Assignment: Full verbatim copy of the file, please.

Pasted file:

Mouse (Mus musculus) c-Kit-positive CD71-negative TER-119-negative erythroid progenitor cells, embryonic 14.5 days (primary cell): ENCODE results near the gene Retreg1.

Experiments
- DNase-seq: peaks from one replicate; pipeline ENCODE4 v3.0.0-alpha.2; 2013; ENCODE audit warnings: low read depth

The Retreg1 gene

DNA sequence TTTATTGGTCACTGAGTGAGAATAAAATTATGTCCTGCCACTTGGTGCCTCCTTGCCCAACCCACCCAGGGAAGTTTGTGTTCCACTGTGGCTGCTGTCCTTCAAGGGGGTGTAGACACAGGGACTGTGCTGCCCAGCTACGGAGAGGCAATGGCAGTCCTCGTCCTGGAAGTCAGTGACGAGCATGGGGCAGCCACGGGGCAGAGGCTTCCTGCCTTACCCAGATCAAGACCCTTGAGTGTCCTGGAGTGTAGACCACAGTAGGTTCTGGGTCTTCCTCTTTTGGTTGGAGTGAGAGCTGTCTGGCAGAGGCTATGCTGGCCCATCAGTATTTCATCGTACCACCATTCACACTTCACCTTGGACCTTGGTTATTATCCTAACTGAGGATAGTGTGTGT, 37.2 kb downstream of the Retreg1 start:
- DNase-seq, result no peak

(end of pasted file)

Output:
Mouse (Mus musculus) c-Kit-positive CD71-negative TER-119-negative erythroid progenitor cells, embryonic 14.5 days (primary cell): ENCODE results near the gene Retreg1.

Experiments
- DNase-seq: peaks from one replicate; pipeline ENCODE4 v3.0.0-alpha.2; 2013; ENCODE audit warnings: low read depth

The Retreg1 gene

DNA sequence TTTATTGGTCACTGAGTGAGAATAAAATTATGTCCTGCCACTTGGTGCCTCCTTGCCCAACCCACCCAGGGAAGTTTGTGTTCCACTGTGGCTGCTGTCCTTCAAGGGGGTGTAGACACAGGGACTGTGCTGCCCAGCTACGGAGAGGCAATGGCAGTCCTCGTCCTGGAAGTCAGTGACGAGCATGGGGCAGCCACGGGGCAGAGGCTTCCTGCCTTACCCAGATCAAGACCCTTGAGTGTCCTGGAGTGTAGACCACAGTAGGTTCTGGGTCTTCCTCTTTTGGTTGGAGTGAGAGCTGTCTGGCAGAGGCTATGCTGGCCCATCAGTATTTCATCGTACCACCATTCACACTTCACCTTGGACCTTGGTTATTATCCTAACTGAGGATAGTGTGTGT, 37.2 kb downstream of the Retreg1 start:
- DNase-seq, result no peak